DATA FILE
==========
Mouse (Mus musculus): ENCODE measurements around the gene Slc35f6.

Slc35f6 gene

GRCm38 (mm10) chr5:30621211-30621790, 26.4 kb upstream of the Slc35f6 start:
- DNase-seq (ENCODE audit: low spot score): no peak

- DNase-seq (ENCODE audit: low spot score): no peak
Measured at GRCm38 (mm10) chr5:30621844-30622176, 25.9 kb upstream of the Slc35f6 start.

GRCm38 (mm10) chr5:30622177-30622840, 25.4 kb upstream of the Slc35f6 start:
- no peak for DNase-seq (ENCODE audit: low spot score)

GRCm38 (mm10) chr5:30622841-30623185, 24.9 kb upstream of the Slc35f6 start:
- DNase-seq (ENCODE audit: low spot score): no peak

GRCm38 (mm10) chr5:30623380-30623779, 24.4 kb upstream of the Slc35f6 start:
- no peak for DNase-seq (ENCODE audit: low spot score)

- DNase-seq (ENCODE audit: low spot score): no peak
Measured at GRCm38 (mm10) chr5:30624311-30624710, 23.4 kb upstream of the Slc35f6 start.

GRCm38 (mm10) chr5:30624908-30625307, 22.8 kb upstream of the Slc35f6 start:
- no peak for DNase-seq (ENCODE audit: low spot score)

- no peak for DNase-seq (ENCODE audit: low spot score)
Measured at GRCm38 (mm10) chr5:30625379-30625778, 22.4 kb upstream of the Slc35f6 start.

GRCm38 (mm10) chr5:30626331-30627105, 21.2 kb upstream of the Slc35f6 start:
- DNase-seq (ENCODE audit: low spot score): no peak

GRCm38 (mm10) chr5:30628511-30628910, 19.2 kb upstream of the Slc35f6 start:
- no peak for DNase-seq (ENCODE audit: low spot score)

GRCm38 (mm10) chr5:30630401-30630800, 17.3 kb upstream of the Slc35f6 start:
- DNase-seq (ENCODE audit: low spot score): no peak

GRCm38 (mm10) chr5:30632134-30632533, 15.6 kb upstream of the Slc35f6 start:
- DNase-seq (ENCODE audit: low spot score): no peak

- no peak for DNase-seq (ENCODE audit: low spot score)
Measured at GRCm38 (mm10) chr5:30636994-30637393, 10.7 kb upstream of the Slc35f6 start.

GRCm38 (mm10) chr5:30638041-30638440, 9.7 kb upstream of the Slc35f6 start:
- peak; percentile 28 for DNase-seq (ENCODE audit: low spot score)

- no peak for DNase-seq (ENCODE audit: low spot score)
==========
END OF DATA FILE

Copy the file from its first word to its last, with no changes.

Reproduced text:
Mouse (Mus musculus): ENCODE measurements around the gene Slc35f6.

Slc35f6 gene

GRCm38 (mm10) chr5:30621211-30621790, 26.4 kb upstream of the Slc35f6 start:
- DNase-seq (ENCODE audit: low spot score): no peak

- DNase-seq (ENCODE audit: low spot score): no peak
Measured at GRCm38 (mm10) chr5:30621844-30622176, 25.9 kb upstream of the Slc35f6 start.

GRCm38 (mm10) chr5:30622177-30622840, 25.4 kb upstream of the Slc35f6 start:
- no peak for DNase-seq (ENCODE audit: low spot score)

GRCm38 (mm10) chr5:30622841-30623185, 24.9 kb upstream of the Slc35f6 start:
- DNase-seq (ENCODE audit: low spot score): no peak

GRCm38 (mm10) chr5:30623380-30623779, 24.4 kb upstream of the Slc35f6 start:
- no peak for DNase-seq (ENCODE audit: low spot score)

- DNase-seq (ENCODE audit: low spot score): no peak
Measured at GRCm38 (mm10) chr5:30624311-30624710, 23.4 kb upstream of the Slc35f6 start.

GRCm38 (mm10) chr5:30624908-30625307, 22.8 kb upstream of the Slc35f6 start:
- no peak for DNase-seq (ENCODE audit: low spot score)

- no peak for DNase-seq (ENCODE audit: low spot score)
Measured at GRCm38 (mm10) chr5:30625379-30625778, 22.4 kb upstream of the Slc35f6 start.

GRCm38 (mm10) chr5:30626331-30627105, 21.2 kb upstream of the Slc35f6 start:
- DNase-seq (ENCODE audit: low spot score): no peak

GRCm38 (mm10) chr5:30628511-30628910, 19.2 kb upstream of the Slc35f6 start:
- no peak for DNase-seq (ENCODE audit: low spot score)

GRCm38 (mm10) chr5:30630401-30630800, 17.3 kb upstream of the Slc35f6 start:
- DNase-seq (ENCODE audit: low spot score): no peak

GRCm38 (mm10) chr5:30632134-30632533, 15.6 kb upstream of the Slc35f6 start:
- DNase-seq (ENCODE audit: low spot score): no peak

- no peak for DNase-seq (ENCODE audit: low spot score)
Measured at GRCm38 (mm10) chr5:30636994-30637393, 10.7 kb upstream of the Slc35f6 start.

GRCm38 (mm10) chr5:30638041-30638440, 9.7 kb upstream of the Slc35f6 start:
- peak; percentile 28 for DNase-seq (ENCODE audit: low spot score)

- no peak for DNase-seq (ENCODE audit: low spot score)